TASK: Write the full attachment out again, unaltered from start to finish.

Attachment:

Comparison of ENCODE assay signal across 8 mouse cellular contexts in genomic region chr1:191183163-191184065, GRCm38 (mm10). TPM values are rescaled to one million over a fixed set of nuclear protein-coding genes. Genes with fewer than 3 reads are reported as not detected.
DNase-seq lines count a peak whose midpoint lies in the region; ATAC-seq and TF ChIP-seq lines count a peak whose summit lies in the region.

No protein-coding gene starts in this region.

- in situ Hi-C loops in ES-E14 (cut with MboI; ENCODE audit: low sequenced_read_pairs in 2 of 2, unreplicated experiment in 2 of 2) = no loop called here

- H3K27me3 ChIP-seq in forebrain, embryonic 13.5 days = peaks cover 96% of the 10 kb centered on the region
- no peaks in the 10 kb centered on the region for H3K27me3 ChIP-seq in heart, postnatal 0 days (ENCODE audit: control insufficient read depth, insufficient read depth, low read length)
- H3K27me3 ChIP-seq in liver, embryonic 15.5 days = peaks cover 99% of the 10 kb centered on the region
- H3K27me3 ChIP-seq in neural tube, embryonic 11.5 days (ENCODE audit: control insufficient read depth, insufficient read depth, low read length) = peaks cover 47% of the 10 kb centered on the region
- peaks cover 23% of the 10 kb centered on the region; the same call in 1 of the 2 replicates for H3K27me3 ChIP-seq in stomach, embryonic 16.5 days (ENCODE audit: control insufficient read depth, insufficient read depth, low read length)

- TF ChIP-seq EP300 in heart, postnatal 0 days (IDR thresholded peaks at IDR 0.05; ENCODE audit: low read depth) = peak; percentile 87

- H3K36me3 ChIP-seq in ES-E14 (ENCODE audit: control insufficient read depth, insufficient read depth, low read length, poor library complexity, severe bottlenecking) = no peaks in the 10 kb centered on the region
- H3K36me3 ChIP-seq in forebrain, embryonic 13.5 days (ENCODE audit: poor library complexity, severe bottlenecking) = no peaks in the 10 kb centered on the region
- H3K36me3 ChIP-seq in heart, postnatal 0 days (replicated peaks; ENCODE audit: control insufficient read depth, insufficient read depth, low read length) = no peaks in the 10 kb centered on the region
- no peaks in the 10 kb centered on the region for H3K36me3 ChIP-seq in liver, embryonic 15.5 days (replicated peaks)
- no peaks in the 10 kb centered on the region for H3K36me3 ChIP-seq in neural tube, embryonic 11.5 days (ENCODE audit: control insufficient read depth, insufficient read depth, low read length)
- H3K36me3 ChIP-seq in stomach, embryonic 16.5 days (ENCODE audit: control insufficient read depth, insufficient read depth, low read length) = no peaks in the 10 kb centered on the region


Comparison of ENCODE assay signal across 8 mouse cellular contexts in genomic region chr1:191183163-191184065, GRCm38 (mm10). TPM values are rescaled to one million over a fixed set of nuclear protein-coding genes. Genes with fewer than 3 reads are reported as not detected.
DNase-seq lines count a peak whose midpoint lies in the region; ATAC-seq and TF ChIP-seq lines count a peak whose summit lies in the region.

No protein-coding gene starts in this region.

- in situ Hi-C loops in ES-E14 (cut with MboI; ENCODE audit: low sequenced_read_pairs in 2 of 2, unreplicated experiment in 2 of 2) = no loop called here

- H3K27me3 ChIP-seq in forebrain, embryonic 13.5 days = peaks cover 96% of the 10 kb centered on the region
- no peaks in the 10 kb centered on the region for H3K27me3 ChIP-seq in heart, postnatal 0 days (ENCODE audit: control insufficient read depth, insufficient read depth, low read length)
- H3K27me3 ChIP-seq in liver, embryonic 15.5 days = peaks cover 99% of the 10 kb centered on the region
- H3K27me3 ChIP-seq in neural tube, embryonic 11.5 days (ENCODE audit: control insufficient read depth, insufficient read depth, low read length) = peaks cover 47% of the 10 kb centered on the region
- peaks cover 23% of the 10 kb centered on the region; the same call in 1 of the 2 replicates for H3K27me3 ChIP-seq in stomach, embryonic 16.5 days (ENCODE audit: control insufficient read depth, insufficient read depth, low read length)

- TF ChIP-seq EP300 in heart, postnatal 0 days (IDR thresholded peaks at IDR 0.05; ENCODE audit: low read depth) = peak; percentile 87

- H3K36me3 ChIP-seq in ES-E14 (ENCODE audit: control insufficient read depth, insufficient read depth, low read length, poor library complexity, severe bottlenecking) = no peaks in the 10 kb centered on the region
- H3K36me3 ChIP-seq in forebrain, embryonic 13.5 days (ENCODE audit: poor library complexity, severe bottlenecking) = no peaks in the 10 kb centered on the region
- H3K36me3 ChIP-seq in heart, postnatal 0 days (replicated peaks; ENCODE audit: control insufficient read depth, insufficient read depth, low read length) = no peaks in the 10 kb centered on the region
- no peaks in the 10 kb centered on the region for H3K36me3 ChIP-seq in liver, embryonic 15.5 days (replicated peaks)
- no peaks in the 10 kb centered on the region for H3K36me3 ChIP-seq in neural tube, embryonic 11.5 days (ENCODE audit: control insufficient read depth, insufficient read depth, low read length)
- H3K36me3 ChIP-seq in stomach, embryonic 16.5 days (ENCODE audit: control insufficient read depth, insufficient read depth, low read length) = no peaks in the 10 kb centered on the region